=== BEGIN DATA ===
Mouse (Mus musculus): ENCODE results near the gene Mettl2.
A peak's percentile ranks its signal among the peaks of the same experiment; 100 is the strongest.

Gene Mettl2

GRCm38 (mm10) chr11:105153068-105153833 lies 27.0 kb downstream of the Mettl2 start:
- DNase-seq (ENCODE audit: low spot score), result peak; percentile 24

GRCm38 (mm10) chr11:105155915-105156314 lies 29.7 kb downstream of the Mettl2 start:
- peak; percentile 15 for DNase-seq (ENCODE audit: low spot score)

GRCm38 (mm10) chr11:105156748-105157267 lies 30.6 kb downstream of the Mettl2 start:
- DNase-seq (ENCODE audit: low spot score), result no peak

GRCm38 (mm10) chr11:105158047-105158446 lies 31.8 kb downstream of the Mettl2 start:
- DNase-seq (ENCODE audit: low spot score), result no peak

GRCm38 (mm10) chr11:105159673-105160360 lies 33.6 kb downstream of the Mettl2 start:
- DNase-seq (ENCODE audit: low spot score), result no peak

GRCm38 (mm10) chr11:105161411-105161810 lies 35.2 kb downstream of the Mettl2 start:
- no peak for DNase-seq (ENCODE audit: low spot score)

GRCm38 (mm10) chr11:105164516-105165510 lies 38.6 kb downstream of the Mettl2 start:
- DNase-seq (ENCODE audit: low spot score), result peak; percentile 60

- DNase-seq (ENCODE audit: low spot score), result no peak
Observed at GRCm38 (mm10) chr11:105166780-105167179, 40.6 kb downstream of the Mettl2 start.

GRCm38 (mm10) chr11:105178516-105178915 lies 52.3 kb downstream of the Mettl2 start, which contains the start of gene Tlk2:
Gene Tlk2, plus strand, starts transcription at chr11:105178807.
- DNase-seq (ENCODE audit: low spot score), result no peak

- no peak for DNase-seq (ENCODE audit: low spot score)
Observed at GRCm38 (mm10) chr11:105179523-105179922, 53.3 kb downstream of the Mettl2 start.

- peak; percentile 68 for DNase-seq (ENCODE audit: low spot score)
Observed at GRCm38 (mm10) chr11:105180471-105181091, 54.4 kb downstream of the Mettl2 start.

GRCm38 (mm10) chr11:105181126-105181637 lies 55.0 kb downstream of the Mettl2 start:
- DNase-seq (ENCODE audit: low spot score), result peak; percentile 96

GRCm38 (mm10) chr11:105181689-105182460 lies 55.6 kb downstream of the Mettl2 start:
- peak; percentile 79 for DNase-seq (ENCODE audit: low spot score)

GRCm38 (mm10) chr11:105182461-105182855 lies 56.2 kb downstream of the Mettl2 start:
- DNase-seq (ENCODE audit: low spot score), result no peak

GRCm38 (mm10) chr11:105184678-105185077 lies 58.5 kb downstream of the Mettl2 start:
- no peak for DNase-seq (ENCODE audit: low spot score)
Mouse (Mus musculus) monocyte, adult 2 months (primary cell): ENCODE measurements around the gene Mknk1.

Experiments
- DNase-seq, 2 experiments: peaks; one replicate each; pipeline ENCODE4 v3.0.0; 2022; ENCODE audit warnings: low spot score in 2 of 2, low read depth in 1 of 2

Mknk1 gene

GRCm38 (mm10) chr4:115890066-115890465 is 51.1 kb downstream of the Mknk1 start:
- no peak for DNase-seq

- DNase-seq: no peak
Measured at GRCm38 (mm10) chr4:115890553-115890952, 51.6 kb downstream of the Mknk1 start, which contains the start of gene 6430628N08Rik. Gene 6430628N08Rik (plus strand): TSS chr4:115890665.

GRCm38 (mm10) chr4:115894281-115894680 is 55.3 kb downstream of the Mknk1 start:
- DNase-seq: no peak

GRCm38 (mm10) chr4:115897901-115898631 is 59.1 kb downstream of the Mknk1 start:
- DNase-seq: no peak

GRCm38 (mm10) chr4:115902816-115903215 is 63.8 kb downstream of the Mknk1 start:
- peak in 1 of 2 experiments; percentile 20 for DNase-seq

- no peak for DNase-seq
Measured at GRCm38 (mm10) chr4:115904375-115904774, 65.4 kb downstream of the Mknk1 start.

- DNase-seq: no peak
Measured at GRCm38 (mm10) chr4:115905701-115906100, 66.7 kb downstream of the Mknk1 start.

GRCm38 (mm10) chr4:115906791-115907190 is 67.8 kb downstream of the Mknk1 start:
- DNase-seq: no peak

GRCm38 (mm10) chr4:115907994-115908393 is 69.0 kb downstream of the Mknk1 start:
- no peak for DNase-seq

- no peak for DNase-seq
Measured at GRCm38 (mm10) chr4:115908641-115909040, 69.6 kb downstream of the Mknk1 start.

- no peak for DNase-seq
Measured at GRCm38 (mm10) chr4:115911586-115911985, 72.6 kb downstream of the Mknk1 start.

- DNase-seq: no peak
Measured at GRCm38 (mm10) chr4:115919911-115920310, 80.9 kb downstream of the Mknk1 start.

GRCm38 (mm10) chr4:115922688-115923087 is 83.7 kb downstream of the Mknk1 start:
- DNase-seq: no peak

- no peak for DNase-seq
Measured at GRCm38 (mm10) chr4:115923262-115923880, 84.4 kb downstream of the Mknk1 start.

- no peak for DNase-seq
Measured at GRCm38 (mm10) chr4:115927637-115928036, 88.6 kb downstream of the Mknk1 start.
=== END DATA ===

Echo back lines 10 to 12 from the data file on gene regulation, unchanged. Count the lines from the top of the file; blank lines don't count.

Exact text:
GRCm38 (mm10) chr11:105158047-105158446 lies 31.8 kb downstream of the Mettl2 start:
- DNase-seq (ENCODE audit: low spot score), result no peak

GRCm38 (mm10) chr11:105159673-105160360 lies 33.6 kb downstream of the Mettl2 start: